Celebrating 75: The trailblazers that made WSB-TV what it is today

ATLANTA — As we continue to celebrate 75 years on the air here in Atlanta, we’re taking a look back at the people who made us what we are today.

WSB-TV has been a trailblazer and leader on many fronts, including in 1967 hiring Atlanta’s first African American TV reporter, the late Lo Jelks.

“I just feel fortunate in having an opportunity to work at WSB,” Jelks told us earlier this year before his passing.

Jelks said he always wondered why he’d been offered a job and he said one day, legendary news director Ray Moore told him.

“Ray Moore did level with me and said that they, at the time, they were checking someone else out for the job because, as I understand it, they had made a conscious decision to hire Black folks,” Jelks said.

“Sadly, that first year of his time on television, we never saw his face. It was only his voice. Now, that allowed us the next year, when Lo Jelks was seen on television and the angry letters and phone calls started coming in, station management could say, ‘Now, wait a minute. Is that the same Lo Jelks you’re talking about that’s been on our air for a year? That Lo Jelks?’ And it would catch the caller or the writer by surprise. But nonetheless, those barriers were broken,” general manager and vice president of WSB-TV Ray Carter said.

Jelks, an unassuming champion of change, passed just months after his interview with us, in February of this year.

Another trailblazer, Jocelyn Dorsey, made history in 1973 as Atlanta’s first African American woman in the market and also the first Black woman to regularly anchor a newscast.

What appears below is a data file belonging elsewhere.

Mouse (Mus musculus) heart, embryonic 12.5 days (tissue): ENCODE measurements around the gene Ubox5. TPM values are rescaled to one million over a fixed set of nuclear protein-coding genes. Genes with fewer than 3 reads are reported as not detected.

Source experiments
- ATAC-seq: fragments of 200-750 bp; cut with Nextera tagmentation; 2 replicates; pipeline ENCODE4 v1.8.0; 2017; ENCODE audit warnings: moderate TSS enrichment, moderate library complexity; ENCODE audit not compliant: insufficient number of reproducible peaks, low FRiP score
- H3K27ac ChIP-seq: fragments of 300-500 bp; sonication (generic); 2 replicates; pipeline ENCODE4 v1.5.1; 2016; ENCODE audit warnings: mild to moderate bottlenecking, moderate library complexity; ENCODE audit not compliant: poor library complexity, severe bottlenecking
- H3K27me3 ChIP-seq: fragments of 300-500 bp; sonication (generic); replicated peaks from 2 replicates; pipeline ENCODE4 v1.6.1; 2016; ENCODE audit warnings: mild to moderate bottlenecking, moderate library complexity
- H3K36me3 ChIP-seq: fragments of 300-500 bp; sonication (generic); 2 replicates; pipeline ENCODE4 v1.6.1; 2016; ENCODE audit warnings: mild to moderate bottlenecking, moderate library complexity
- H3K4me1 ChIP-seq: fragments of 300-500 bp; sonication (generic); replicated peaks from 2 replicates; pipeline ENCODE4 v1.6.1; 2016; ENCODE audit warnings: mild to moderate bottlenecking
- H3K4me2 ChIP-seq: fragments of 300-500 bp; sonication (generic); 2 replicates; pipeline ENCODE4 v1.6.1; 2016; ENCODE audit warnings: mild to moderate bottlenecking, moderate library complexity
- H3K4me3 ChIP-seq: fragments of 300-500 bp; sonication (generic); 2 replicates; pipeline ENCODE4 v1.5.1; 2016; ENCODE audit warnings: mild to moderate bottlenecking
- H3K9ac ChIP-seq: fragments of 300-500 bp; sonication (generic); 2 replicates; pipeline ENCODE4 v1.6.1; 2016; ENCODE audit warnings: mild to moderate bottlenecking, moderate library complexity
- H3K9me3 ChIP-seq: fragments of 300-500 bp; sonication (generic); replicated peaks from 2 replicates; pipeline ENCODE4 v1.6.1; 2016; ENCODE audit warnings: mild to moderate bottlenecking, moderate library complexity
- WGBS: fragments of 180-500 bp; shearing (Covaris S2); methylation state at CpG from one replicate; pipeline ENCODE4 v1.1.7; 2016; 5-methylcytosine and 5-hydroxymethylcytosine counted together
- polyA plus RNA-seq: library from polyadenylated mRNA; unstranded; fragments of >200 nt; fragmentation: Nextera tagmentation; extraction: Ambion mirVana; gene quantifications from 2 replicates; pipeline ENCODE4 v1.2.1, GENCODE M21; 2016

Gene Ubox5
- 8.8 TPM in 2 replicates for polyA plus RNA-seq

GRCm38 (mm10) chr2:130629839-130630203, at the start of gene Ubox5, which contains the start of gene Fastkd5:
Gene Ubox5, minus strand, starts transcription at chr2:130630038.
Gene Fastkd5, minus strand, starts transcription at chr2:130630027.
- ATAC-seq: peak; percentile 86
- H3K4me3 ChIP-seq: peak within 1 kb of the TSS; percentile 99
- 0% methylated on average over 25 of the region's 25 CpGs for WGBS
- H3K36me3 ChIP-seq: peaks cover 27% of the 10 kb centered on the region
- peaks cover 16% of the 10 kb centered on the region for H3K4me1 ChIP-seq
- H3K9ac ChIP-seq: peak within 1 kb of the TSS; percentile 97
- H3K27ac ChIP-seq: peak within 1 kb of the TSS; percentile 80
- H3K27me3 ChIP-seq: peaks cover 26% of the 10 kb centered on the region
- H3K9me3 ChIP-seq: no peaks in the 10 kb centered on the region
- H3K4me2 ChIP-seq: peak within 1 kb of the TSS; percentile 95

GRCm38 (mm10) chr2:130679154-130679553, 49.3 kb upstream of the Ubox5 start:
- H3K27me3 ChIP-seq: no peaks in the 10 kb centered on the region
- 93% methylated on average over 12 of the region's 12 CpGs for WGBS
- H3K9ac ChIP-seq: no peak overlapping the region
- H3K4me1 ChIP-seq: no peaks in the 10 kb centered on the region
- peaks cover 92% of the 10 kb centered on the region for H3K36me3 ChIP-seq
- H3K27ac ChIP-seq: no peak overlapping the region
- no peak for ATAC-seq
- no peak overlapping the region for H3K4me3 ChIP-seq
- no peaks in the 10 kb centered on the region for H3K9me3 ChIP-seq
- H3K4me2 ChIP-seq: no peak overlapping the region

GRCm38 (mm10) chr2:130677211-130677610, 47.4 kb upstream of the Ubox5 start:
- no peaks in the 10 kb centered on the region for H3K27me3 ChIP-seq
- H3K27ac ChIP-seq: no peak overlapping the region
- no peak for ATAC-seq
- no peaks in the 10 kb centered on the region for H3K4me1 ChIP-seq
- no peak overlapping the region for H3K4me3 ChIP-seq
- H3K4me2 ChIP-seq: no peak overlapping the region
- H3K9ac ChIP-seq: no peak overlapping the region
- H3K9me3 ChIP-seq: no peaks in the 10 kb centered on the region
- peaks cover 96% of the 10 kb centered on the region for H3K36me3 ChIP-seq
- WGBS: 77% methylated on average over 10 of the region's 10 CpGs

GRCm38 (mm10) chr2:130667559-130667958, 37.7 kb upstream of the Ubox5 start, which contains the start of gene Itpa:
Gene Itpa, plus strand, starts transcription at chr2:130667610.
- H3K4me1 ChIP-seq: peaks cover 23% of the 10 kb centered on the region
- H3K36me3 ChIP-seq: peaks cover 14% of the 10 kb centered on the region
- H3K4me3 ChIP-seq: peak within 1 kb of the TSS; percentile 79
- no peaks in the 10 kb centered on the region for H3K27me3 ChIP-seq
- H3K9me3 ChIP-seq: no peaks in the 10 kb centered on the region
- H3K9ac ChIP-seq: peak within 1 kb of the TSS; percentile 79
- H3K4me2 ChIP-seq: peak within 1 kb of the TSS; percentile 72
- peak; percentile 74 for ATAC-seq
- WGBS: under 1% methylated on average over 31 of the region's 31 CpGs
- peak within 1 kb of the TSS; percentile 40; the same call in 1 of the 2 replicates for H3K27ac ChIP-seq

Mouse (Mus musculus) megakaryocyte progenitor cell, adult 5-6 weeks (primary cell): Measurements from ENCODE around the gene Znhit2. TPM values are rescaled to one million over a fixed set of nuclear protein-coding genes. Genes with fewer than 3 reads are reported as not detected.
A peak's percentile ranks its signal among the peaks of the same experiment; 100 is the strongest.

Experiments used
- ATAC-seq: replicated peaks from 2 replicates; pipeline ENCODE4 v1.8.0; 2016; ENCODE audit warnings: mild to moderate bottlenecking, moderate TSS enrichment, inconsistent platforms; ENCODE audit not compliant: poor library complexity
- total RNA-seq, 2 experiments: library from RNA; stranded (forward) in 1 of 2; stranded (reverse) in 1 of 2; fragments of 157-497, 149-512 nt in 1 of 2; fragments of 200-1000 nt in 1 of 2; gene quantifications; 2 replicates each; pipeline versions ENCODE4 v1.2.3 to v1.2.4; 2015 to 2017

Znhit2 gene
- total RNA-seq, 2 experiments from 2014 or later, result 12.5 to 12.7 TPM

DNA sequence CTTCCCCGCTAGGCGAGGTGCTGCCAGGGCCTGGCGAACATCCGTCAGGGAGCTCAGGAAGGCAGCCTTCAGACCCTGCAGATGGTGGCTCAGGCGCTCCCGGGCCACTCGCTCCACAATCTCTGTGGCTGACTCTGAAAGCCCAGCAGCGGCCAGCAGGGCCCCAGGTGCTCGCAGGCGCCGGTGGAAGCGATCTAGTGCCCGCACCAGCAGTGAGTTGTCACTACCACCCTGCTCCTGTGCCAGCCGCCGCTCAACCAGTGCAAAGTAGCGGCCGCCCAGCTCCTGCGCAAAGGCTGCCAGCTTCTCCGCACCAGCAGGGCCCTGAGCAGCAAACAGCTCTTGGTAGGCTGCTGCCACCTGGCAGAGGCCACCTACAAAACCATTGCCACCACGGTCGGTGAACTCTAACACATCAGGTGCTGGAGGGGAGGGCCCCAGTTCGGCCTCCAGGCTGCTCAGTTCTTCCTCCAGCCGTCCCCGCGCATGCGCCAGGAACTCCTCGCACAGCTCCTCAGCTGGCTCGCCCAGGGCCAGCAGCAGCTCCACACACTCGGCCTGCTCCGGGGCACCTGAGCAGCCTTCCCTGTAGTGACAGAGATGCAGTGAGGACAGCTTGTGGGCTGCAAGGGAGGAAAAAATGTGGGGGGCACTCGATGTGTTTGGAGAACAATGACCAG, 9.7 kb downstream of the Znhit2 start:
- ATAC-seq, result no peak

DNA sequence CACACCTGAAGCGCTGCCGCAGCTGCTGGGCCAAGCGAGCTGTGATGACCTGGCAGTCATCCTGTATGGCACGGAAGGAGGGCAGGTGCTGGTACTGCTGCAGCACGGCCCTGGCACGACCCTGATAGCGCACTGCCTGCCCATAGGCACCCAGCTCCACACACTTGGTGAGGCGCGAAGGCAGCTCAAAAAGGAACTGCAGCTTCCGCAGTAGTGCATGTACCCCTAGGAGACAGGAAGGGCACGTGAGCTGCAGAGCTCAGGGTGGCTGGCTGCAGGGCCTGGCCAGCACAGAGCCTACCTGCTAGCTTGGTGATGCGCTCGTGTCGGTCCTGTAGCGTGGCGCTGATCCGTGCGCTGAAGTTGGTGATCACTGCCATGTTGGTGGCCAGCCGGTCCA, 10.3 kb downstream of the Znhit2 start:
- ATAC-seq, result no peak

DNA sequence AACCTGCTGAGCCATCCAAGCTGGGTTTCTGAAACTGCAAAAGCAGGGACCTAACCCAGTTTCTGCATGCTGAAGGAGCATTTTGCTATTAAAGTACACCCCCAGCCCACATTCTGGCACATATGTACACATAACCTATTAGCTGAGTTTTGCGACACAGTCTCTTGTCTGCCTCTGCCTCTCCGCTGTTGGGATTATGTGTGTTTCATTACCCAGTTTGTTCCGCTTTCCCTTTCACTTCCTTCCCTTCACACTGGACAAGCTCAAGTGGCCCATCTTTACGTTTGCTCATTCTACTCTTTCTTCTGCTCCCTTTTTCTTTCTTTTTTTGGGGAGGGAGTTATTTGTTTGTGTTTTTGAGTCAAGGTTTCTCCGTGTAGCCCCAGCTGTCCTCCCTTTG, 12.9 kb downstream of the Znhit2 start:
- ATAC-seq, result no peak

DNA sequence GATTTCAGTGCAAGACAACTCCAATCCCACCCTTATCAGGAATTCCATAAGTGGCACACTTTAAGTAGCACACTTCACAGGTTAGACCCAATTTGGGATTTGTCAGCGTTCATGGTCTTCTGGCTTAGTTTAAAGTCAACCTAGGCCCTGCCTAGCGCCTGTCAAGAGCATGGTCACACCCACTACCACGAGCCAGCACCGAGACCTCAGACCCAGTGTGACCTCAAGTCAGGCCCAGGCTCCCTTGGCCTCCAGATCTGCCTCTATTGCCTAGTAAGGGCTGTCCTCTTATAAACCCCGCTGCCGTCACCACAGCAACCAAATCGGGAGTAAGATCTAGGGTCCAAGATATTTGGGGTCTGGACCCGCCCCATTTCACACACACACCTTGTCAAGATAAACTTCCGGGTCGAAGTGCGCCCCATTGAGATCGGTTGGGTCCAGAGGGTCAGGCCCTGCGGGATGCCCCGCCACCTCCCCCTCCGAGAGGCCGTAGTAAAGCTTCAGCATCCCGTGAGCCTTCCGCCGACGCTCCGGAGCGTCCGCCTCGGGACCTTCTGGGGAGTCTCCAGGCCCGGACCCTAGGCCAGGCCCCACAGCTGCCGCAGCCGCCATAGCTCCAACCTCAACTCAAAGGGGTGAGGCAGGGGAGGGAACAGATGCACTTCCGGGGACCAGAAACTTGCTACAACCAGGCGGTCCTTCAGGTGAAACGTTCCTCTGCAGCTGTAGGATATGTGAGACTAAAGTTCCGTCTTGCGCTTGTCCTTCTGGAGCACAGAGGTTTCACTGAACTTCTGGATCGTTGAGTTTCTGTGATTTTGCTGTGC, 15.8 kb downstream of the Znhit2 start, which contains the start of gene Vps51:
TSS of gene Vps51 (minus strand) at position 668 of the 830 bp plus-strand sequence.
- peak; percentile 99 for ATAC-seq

“I would never think in a thousand years that this would be here,” she told Channel 2′s Jorge Estevez as she spoke to him outside the room named after her at the WSB-TV studios -- the “Jocelyn Dorsey Community Room.”

In 1983, Dorsey became WSB’s director of editorials and public affairs -- a major champion of our weekly public affairs program People 2 People and our Family 2 Family project.

“This station is more than just a television station. It’s part of the community that has really changed the fabric of the city of Atlanta,” Dorsey said.

Long-time WSB anchor Monica Kaufman Pearson credits Dorsey and Lo Jelks for paving the way for her and others.

“This station had a history like no other for diversity and I think most people forget that they are the leader and had they not done it, the other stations would not have integrated and become as diverse as they are now,” Pearson said.

Kaufman joined Channel 2 Action News in 1975 As Atlanta’s first woman and first minority to anchor the 6 p.m. news.

Pearson retired in 2012 after anchoring 37 years at WSB, passing the torch to Jovita Moore as WSB’s main anchor.

“Her journalism ethics was her legacy. The fact that you know, she knew how to do a story. You know, she wasn’t window dressing. She was a journalist,” Dorsey said.

Moore was a committed journalist, devoted mother and spent countless hours with civic associations and non-profits.

In 2021, she passed away from an aggressive form of brain cancer.

Cox Media Group and the National Association of Black Journalists created a scholarship in her name, supporting students studying broadcast journalism.

“She reached back and brought students along with her. So, for a scholarship now to be established in her name, I think she would be very pleased,” Dorsey said.

All these years later from our original home in the Biltmore Hotel to the White Columns building, to where we are today, we’re so honored that millions of you have been on the journey with us.

We look forward to making a difference and providing coverage you can count on for another 75 years.